After a quiet afternoon Thursday, the third day of the U.N.’s Arms Trade Treaty conference closed with a bang.

The conference president, Ambassador Roberto Garcia Moritán, again tried to persuade the delegates to accept his proposal that, on Friday, they split into two working groups, one to consider the treaty’s scope and implementation and the other its principles and criteria.

And again, the dictatorial states—supplemented this time by a number of others—sprang into action: North Korea and Cuba hated the idea, Syria and Algeria pretended not to grasp it, and India and Portugal weren’t keen. Moritán’s normal style is urbane, if perhaps occasionally lacking in drive and direction, but by the end of this frustrating session, he was reduced to talking to Syria as to a small, stupid child that had to be addressed slowly and using only very short words.

In the end, Moritán, with ill grace all round, got his way. But the exchanges illustrated a few truths that became more obvious on the fourth day. The conference is far too large to work efficiently, but in one way the dictators, though not acting in good faith, are right: It makes little sense to try to work out how the treaty will work separately from what it is trying to achieve.

And as speech follows speech, it becomes obvious that few nations share the U.S. belief that the objective of the treaty should be to try to keep arms away from governments that abuse human rights. The majority of nations want it to focus instead on the illicit arms trade, meaning the arms trade that national governments do not control.

This was perfectly predictable, because keeping arms away from human rights abusers would mean keeping them away from much of the U.N. By contrast, focusing on the illicit arms trade means denying arms to anyone who challenges the authority of national governments—and there are many governments at the U.N. who like that idea a lot.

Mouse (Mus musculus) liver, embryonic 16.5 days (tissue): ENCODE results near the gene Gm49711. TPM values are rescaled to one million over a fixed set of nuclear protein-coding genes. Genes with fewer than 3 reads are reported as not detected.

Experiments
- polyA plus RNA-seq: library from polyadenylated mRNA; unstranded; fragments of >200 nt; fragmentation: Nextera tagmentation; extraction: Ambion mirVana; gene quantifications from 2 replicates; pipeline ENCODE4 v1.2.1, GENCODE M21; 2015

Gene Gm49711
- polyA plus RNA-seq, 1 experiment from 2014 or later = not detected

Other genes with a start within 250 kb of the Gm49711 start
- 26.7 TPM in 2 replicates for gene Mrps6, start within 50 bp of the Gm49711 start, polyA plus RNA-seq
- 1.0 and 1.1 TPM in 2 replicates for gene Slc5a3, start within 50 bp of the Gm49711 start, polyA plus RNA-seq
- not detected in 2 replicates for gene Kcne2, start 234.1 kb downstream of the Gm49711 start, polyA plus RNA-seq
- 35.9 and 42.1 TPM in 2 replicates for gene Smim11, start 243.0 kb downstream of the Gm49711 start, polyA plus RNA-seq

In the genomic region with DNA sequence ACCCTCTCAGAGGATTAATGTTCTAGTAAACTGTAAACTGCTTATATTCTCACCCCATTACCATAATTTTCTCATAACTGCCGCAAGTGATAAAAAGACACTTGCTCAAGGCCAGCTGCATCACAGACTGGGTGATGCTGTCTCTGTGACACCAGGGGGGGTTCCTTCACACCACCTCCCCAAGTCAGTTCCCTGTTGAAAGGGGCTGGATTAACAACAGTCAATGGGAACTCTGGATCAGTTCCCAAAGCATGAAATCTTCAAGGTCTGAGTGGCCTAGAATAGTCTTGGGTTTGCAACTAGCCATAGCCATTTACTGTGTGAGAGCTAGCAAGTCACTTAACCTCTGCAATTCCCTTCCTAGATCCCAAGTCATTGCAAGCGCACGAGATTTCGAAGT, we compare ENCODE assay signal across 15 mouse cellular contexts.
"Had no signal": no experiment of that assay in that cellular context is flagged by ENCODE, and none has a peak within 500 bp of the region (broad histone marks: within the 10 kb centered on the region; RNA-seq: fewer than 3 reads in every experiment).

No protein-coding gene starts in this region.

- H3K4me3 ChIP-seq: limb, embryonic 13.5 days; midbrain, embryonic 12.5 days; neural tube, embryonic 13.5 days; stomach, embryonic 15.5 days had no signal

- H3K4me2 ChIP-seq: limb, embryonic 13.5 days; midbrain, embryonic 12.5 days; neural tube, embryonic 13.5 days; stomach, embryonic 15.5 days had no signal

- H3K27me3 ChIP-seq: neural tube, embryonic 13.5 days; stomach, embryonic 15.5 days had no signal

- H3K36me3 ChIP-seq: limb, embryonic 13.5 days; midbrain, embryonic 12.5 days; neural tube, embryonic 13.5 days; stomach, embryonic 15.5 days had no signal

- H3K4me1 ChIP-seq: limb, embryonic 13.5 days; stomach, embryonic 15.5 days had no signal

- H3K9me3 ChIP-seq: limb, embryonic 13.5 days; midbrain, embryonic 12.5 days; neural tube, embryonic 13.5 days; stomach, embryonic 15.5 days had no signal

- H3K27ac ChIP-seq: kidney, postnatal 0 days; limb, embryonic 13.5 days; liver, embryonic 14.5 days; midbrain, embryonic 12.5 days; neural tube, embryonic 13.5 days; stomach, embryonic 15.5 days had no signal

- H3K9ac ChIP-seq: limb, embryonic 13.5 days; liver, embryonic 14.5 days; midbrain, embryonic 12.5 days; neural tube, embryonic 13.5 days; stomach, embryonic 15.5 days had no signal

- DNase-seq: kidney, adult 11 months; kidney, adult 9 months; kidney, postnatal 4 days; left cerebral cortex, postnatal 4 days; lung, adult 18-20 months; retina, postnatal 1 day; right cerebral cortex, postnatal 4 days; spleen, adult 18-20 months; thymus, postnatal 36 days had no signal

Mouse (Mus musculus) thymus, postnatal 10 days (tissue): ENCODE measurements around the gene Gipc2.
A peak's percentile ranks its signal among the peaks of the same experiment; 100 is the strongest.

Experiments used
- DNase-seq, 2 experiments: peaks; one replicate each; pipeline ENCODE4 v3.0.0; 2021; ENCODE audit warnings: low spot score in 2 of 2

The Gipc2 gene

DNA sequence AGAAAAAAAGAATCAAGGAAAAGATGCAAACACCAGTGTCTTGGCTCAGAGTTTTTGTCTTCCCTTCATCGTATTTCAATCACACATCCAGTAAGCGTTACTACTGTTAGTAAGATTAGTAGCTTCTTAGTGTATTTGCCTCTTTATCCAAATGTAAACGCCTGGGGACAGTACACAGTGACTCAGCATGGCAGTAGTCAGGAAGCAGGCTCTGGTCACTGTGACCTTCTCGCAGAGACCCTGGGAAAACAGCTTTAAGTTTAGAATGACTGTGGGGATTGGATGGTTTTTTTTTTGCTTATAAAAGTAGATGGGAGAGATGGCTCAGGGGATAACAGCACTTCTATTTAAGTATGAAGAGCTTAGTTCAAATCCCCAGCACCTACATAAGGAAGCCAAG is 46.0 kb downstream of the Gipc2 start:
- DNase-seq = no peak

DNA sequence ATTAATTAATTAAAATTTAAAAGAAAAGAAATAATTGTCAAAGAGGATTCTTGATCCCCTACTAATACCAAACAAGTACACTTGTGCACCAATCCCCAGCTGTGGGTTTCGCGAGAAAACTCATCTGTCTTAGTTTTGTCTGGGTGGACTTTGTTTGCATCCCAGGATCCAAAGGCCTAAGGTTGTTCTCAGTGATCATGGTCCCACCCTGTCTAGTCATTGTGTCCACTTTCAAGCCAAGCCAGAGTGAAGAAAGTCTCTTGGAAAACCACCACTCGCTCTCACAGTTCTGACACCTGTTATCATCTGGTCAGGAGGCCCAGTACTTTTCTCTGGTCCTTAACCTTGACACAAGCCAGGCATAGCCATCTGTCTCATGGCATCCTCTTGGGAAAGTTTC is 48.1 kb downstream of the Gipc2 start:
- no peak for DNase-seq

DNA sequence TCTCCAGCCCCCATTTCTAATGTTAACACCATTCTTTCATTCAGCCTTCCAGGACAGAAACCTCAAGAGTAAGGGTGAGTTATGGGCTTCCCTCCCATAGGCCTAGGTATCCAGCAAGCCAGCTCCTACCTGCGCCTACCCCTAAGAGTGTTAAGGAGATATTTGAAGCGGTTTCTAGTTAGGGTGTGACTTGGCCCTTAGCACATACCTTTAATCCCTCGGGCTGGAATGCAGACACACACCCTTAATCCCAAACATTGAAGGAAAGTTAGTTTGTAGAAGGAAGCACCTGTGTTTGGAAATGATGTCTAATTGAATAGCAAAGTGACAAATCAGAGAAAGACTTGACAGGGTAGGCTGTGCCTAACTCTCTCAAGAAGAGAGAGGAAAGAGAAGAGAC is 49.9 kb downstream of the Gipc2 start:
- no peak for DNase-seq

In previous sessions, Cuba, Egypt, and Saudi Arabia had all put in strong showings with speeches that were unprincipled and autocrat-friendly, but when it came to crazy, Venezuela lapped the field with a speech that will be tough to beat.

In a lengthy rant attacking the “maturity” of the assembled nations, it denounced the “imperial powers” for arming the Libyan rebels who overthrew Muammar Qadhafi, demanded that the world look seriously at controlling the “imperialists” (i.e., the U.S.) who had nuclear weapons, condemned foreign aid providers for insisting on the “downsizing” of governments, and stated that it needed arms to deal with internal threats (i.e., to continue to oppress its own population).

In the late morning, the conference finally got down to something resembling substantive work. The informal session on the treaty’s scope was run more briskly than the plenary session, and early complaints from the Palestinians and Egypt were quickly brushed aside.

The U.S. made a strong and clear statement, pointing out the impracticality of including ammunition in the treaty and objecting to the inclusion of parts, components, and technology (as well as detailed definitions) in the treaty’s scope. On all these points, the U.S. was clearly in the minority. Regrettably, the U.S. did not pick up on Italy’s excellent statement urging the exclusion of hunting and sporting weapons from the treaty’s scope.

The conference work will continue in the afternoon, with a formal session continuing this discussion of the treaty’s scope. And it was the question of such a session that raised the most interesting point of the day so far. Algeria and Cuba objected vociferously to allowing some states to speak in an informal session, when others (including themselves) would be forced to speak in a formal session, when NGO representatives would certainly be present.

It is remarkable that Cuba believes it has anything to fear from the mostly left-wing, mostly European NGOs lining the back wall of the conference room, who tend to view the U.S. embargo as a far greater human rights offense than anything the Castro brothers have done. But Cuba obviously dislikes and resents their presence all the same.

There are good reasons to think that NGOs have done more harm than good in the world of diplomacy—but Cuba doesn’t dislike them because it thinks diplomacy is the job of democratically elected national governments. It dislikes them because it doesn’t like democracy or anything having to do with any kind of society that isn’t under its thumb.